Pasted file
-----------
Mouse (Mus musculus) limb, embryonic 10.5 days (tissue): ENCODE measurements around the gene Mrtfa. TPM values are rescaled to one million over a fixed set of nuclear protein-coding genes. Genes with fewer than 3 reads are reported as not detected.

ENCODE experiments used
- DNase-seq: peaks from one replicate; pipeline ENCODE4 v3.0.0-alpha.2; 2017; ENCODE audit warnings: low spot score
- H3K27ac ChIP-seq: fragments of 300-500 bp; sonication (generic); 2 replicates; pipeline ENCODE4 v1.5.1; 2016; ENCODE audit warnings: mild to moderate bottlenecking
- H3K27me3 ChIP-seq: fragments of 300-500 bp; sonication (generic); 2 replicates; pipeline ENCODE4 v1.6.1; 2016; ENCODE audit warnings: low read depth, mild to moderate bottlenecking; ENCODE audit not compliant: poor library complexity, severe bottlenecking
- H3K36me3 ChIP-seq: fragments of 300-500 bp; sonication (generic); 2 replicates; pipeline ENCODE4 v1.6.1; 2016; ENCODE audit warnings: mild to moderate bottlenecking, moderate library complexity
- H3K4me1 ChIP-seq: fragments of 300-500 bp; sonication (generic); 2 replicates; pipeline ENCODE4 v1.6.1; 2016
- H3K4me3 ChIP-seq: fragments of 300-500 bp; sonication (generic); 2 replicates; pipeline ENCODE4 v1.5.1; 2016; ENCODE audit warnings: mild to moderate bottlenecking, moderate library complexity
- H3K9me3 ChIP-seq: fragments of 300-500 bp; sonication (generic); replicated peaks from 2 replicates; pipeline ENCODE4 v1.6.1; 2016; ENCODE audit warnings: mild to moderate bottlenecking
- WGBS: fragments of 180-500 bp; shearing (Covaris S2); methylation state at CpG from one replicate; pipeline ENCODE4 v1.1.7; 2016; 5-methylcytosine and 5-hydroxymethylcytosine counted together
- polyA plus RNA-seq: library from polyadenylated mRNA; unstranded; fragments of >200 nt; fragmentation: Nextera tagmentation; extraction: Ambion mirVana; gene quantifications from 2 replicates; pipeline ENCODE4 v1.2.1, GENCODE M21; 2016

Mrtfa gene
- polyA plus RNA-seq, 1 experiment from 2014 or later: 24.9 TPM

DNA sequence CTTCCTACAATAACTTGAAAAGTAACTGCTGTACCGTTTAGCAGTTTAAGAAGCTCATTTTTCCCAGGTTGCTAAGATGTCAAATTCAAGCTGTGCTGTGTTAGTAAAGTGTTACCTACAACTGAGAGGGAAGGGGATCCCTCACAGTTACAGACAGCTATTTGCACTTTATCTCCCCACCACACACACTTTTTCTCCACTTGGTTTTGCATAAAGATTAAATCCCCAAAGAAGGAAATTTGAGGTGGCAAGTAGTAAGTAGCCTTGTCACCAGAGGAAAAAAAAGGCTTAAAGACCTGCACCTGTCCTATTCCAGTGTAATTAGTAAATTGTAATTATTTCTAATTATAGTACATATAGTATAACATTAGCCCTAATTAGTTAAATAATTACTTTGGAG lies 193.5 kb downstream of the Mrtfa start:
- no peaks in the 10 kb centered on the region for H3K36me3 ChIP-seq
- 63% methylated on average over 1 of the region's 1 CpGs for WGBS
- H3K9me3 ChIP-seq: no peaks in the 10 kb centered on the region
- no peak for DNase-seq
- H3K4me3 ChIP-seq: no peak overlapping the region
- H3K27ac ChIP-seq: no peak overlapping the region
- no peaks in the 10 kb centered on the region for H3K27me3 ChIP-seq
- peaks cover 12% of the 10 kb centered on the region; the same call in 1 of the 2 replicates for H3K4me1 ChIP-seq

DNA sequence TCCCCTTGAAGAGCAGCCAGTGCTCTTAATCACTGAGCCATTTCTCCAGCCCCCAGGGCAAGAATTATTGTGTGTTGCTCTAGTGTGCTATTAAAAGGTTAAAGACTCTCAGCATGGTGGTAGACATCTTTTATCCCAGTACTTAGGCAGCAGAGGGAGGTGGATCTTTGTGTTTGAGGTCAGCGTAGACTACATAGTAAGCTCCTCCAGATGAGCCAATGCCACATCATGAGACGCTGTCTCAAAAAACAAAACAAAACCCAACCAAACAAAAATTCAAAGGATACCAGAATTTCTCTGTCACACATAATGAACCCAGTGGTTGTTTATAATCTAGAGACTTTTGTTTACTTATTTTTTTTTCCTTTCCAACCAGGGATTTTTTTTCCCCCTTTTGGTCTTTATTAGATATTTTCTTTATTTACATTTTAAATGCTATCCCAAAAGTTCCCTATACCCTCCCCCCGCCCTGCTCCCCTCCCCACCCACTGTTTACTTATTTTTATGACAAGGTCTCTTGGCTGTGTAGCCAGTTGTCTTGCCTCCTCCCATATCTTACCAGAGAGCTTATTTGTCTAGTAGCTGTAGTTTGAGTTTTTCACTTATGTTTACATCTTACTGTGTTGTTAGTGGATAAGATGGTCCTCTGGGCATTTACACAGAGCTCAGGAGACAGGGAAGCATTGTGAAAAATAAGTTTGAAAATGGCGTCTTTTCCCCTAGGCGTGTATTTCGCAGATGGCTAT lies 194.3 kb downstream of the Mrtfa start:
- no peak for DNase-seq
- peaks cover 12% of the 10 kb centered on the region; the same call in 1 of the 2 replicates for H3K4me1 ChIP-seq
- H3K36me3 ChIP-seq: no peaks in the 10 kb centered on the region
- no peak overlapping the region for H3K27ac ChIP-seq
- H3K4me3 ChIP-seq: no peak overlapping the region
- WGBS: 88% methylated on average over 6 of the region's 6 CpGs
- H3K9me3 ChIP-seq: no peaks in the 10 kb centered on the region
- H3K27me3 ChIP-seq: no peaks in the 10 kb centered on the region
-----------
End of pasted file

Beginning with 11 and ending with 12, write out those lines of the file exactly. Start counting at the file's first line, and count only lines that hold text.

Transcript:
- polyA plus RNA-seq: library from polyadenylated mRNA; unstranded; fragments of >200 nt; fragmentation: Nextera tagmentation; extraction: Ambion mirVana; gene quantifications from 2 replicates; pipeline ENCODE4 v1.2.1, GENCODE M21; 2016

Mrtfa gene